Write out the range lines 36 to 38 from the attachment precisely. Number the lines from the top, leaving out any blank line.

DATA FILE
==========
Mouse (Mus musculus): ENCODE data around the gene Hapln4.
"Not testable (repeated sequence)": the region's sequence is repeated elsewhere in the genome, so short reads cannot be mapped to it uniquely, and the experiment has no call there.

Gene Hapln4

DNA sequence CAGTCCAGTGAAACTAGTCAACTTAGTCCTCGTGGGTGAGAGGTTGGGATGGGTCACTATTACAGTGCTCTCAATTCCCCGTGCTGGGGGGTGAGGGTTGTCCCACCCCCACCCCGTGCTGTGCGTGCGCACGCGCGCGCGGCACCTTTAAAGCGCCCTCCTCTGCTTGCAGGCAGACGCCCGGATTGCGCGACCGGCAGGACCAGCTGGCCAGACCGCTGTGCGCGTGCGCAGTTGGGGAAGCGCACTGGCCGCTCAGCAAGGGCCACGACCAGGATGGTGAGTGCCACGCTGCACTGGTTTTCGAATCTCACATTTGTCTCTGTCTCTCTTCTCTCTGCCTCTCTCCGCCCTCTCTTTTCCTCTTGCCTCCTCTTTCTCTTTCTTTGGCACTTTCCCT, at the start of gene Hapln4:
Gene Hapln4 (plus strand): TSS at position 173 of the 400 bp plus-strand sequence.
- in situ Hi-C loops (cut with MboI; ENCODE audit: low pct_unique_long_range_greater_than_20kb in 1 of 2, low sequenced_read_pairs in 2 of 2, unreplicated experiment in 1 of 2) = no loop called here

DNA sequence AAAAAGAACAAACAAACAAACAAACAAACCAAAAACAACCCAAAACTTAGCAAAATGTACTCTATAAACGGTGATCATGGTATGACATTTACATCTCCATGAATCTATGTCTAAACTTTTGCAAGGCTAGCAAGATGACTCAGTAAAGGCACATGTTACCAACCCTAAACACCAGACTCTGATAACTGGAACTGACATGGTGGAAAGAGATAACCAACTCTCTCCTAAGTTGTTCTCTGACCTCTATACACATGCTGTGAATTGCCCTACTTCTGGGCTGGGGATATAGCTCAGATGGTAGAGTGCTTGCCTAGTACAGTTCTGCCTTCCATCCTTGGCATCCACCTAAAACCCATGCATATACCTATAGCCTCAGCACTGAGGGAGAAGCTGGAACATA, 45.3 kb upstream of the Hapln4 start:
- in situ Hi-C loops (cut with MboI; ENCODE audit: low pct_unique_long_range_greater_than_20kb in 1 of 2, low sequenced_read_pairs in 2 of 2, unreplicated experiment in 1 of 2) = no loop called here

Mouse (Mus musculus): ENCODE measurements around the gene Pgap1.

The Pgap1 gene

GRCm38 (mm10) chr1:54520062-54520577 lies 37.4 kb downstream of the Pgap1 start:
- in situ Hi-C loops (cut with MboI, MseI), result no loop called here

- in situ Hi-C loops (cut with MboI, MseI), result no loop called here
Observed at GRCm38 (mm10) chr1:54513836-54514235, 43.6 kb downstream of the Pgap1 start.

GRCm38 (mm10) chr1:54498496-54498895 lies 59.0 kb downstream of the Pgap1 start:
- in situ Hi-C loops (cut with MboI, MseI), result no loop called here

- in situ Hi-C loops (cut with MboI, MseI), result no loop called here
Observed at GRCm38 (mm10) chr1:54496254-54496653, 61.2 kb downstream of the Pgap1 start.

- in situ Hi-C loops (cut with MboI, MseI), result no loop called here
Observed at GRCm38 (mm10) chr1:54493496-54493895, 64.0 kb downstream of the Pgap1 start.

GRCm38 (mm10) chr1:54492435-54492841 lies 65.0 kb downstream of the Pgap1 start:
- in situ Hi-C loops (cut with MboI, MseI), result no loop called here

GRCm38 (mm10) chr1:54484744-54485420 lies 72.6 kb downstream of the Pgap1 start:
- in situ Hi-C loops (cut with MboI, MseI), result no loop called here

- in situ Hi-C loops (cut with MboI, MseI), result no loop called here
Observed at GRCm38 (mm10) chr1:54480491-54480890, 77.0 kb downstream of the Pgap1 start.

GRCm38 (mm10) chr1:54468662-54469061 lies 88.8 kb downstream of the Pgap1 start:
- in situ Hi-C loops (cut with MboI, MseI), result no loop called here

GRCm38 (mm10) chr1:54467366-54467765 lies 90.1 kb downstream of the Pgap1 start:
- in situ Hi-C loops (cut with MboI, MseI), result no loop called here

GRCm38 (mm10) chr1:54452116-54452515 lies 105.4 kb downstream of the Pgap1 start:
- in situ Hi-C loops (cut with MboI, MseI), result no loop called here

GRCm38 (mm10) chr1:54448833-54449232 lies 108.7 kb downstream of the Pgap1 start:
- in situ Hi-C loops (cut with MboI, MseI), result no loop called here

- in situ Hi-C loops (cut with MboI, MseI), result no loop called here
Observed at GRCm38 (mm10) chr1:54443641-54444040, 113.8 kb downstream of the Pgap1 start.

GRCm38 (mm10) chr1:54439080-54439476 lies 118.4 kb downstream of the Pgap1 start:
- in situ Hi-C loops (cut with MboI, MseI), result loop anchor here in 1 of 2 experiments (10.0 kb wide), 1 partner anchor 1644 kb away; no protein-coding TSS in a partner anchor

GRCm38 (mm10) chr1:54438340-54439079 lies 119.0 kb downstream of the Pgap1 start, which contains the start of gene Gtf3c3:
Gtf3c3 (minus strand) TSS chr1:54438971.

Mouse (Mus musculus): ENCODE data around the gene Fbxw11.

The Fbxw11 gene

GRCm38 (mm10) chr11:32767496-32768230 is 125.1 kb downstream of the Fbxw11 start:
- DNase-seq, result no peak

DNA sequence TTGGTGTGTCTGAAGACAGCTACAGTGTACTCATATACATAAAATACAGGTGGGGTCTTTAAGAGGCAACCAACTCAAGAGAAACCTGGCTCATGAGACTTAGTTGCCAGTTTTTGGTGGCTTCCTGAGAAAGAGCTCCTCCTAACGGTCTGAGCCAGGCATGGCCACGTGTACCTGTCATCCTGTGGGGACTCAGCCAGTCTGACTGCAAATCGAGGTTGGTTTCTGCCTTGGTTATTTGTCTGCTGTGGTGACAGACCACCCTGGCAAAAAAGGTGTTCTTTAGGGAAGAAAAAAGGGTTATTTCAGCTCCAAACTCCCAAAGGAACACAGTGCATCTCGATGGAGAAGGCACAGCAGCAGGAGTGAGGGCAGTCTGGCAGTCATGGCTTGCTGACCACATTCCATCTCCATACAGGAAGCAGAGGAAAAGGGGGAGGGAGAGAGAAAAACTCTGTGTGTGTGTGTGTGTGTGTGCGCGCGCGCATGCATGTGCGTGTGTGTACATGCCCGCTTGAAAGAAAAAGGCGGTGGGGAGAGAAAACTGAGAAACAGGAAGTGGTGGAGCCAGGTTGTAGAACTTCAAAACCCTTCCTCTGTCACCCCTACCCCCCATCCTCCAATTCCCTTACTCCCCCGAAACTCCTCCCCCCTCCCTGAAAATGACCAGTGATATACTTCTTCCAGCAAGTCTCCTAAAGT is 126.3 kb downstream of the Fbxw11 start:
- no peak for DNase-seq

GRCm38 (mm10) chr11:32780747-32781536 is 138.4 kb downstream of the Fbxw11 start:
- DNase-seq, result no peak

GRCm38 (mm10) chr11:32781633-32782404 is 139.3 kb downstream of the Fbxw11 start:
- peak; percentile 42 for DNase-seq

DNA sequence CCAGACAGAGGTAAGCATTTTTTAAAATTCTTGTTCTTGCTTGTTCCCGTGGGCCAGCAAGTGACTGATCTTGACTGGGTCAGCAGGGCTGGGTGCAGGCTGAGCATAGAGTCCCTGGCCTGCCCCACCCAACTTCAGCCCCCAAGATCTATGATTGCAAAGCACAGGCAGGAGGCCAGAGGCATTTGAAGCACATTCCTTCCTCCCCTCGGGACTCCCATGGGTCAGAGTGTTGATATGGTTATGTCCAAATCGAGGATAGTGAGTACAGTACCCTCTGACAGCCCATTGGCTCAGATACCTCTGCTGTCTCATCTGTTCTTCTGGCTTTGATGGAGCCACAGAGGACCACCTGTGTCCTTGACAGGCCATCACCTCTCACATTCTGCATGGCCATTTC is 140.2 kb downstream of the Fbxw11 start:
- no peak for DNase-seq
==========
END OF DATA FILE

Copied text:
Observed at GRCm38 (mm10) chr1:54443641-54444040, 113.8 kb downstream of the Pgap1 start.

GRCm38 (mm10) chr1:54439080-54439476 lies 118.4 kb downstream of the Pgap1 start:
- in situ Hi-C loops (cut with MboI, MseI), result loop anchor here in 1 of 2 experiments (10.0 kb wide), 1 partner anchor 1644 kb away; no protein-coding TSS in a partner anchor